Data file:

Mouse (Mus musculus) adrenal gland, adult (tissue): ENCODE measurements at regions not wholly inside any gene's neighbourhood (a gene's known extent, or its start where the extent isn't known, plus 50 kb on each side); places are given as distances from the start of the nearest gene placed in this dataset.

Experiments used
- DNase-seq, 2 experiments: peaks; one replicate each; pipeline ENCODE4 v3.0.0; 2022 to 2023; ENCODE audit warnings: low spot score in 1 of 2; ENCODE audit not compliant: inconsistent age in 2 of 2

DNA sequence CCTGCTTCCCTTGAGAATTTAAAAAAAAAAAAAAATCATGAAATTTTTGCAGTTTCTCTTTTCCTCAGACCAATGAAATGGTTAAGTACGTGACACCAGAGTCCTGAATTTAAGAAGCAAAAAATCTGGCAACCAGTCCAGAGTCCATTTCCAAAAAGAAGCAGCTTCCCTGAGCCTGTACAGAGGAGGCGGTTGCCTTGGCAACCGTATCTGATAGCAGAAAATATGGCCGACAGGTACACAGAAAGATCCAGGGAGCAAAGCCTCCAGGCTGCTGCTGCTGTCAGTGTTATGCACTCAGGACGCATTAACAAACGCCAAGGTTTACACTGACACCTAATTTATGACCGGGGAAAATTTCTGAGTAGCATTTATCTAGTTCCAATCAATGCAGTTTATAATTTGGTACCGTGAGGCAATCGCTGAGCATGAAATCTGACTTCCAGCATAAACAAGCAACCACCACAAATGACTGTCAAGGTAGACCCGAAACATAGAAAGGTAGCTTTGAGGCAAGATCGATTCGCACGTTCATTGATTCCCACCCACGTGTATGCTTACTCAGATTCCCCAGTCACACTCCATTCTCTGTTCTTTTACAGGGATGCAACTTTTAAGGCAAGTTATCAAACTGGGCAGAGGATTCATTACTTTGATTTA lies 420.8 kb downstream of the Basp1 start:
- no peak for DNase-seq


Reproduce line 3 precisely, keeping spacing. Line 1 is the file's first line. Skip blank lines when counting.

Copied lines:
- DNase-seq, 2 experiments: peaks; one replicate each; pipeline ENCODE4 v3.0.0; 2022 to 2023; ENCODE audit warnings: low spot score in 1 of 2; ENCODE audit not compliant: inconsistent age in 2 of 2